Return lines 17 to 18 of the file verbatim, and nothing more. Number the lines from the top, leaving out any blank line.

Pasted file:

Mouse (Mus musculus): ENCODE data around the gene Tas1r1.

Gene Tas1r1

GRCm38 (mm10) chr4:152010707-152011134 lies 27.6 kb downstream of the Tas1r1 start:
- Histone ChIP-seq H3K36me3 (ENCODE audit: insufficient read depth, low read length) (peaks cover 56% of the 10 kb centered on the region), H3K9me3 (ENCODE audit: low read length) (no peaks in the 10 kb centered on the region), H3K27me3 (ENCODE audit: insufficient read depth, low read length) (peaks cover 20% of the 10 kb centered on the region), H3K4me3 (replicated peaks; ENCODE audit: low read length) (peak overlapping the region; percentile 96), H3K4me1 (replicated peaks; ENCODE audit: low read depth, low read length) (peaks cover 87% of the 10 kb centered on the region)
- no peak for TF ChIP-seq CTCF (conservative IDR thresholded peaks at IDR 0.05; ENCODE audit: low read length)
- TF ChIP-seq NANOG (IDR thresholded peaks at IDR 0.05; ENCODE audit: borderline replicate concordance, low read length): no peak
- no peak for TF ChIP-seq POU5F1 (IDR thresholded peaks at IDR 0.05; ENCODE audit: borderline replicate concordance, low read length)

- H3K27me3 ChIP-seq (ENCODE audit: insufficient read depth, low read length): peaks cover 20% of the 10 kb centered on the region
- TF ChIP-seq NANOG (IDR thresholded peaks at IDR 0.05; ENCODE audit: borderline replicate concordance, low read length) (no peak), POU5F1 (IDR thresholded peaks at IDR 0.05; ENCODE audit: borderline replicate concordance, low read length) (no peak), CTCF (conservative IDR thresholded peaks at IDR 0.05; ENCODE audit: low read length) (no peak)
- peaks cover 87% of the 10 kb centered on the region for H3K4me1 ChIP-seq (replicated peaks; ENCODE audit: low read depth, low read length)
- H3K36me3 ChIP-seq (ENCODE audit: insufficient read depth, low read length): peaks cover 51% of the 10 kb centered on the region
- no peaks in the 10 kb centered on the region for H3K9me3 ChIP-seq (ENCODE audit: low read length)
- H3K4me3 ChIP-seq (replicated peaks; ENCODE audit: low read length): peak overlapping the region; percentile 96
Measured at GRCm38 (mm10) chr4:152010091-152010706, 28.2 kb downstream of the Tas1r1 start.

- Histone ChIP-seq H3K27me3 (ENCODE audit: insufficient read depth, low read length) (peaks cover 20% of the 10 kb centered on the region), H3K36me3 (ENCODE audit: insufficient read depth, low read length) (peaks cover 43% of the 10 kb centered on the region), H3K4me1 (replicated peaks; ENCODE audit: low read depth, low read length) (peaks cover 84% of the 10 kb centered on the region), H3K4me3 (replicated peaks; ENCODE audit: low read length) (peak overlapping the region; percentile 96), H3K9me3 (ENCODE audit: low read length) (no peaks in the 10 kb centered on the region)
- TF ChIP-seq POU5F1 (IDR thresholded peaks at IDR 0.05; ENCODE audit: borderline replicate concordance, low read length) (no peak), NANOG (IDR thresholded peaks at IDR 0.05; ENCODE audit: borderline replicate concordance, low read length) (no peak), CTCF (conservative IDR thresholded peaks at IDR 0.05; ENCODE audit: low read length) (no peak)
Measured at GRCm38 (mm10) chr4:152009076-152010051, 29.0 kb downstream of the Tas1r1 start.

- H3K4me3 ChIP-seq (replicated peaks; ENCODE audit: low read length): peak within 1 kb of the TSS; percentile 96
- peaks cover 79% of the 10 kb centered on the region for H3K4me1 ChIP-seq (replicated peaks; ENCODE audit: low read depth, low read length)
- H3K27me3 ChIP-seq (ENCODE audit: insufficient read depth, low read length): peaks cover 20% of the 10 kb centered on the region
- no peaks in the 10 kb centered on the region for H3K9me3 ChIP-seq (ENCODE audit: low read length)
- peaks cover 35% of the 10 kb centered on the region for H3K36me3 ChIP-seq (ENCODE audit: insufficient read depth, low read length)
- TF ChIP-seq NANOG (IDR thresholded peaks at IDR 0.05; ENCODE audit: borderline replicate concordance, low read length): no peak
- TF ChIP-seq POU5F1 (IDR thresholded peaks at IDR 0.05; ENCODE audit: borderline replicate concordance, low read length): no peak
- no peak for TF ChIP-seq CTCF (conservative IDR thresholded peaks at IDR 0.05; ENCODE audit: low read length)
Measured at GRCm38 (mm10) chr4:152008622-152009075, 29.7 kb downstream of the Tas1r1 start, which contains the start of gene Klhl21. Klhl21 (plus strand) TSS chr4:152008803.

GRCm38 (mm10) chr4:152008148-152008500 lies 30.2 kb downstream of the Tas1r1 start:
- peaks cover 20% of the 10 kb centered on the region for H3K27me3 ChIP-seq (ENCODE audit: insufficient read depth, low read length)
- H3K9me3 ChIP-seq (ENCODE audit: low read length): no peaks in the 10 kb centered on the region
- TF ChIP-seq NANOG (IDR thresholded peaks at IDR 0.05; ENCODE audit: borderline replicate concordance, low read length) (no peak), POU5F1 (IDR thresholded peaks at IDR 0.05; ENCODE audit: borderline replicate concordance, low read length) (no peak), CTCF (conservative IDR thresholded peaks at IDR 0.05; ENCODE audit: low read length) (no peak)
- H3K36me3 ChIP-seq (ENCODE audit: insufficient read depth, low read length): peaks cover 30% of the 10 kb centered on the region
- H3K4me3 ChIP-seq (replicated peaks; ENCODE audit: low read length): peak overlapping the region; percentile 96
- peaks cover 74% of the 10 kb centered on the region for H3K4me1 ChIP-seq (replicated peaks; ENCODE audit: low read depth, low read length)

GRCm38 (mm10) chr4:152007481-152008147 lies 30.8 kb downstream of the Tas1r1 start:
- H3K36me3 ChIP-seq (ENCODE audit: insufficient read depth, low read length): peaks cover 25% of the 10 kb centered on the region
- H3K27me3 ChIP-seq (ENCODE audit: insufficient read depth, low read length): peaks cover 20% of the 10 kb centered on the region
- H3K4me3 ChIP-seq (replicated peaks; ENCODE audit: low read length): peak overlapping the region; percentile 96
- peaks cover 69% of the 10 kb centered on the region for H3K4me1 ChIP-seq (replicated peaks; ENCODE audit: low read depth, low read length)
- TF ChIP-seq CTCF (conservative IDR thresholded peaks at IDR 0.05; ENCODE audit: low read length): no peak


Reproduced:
Measured at GRCm38 (mm10) chr4:152009076-152010051, 29.0 kb downstream of the Tas1r1 start.

- H3K4me3 ChIP-seq (replicated peaks; ENCODE audit: low read length): peak within 1 kb of the TSS; percentile 96